The Chicago, Milwaukee and St. Paul Railroad have revived plans to run a line from Beverly to the Big Bend. A survey was made a while ago and it is believed the Great Northern's present activity on the Mansfield Line was prompted by this threat of the Milwaukee to invade what Jim Hill regards as his territory.

The Daily World has been informed that work will begin in a few days on the Great Northern's branch line up Moses Coulee. Effort is also being made to find a suitable grade into Waterville with the main line instead of placing that town on a spur line.

The Great Northern Railroad has filed an application for right of way across state lands in Douglas County adjacent to Moses Coulee. This action indicated the railroad is ready to proceed with its branch line into the Waterville country.

-March 1949-
Mansfield line reopens Big Bend to rail transport after severe flooding the summer before.

-June 1982-
Burlington Northern formalizes its intent to abandon Mansfield Line.

A local task force has developed a plan it hopes will save rail service in the Douglas County wheat country but it will require a financial investment from wheat growers. Burlington Northern had notified the Interstate Commerce Commission that it planned to abandon the Mansfield Line within three years.

An updated version of the State Rail Plan is now in the works and it will analyze the impact of abandoning the Mansfield Line. The fate of that stretch of rail, which serves most of Douglas County's wheat farmers running up Moses Coulee through Waterville to Mansfield, is now one of the "top-rated projects" of the state Department of Transportation.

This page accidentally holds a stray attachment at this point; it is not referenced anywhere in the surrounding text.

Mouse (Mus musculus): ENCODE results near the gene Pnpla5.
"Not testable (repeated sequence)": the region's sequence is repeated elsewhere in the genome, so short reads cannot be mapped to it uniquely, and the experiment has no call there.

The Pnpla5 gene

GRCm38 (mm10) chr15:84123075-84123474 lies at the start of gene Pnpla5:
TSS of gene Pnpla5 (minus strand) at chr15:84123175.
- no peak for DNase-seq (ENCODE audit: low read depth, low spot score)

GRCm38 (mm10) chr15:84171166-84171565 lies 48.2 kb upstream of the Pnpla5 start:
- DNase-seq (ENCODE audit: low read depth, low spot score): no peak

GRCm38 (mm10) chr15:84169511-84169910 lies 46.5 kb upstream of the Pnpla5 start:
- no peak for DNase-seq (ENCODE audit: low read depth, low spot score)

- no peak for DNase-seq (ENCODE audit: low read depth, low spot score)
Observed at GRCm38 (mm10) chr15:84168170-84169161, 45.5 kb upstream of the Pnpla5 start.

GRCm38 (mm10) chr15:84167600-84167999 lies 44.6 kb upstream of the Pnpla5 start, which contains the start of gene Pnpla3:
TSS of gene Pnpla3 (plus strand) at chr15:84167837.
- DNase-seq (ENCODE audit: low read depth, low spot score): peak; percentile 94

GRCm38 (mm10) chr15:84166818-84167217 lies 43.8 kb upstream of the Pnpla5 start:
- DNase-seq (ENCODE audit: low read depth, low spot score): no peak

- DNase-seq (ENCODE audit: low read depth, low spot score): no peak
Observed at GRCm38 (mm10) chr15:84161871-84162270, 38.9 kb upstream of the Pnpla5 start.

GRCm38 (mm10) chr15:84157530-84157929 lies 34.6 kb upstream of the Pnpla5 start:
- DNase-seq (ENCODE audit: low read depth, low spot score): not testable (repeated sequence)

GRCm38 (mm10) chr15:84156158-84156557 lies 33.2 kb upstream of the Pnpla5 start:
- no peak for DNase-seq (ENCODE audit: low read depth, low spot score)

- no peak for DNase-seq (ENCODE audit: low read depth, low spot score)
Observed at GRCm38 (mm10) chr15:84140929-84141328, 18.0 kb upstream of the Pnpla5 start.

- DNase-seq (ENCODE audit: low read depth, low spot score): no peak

Voters in areas of upper Douglas County, including the towns of Waterville and Mansfield, will decide on a special railroad district in the Nov. 8 general election. County commissioners have chosen to let the voters decide the fate of the Mansfield Line, which runs 62 miles from Columbia Siding southeast of Wenatchee through Moses Coulee to Mansfield.

-March 1985-The Mansfield Line is history. The last wheat train rolled out of Douglas Saturday morning prompting speeches, jogging old memories and flattening souvenir coins placed on the rails. About 100 people gathered in Waterville to see off the last train of 40 boxcars. Burlington Northern is abandoning the 62-mile spur line, having waited out unsuccessful attempts by local farmers to keep the trains rolling. Wheat ranchers must now rely on trucks to transport their crop.

WRY CO. Deopt

September 19, 1910

One of two frame bents remaining from bridge #25

I took this picture while on a hike I did between Slack Canyon and Alstown in the spring of '08

Tunnel near the Falls at Douglas Creek

Bridge #3 near Appledale after the flood of 1938

1921 Map

1921 Great Northern Railway Map of MB Line.

MB Line sign that I designed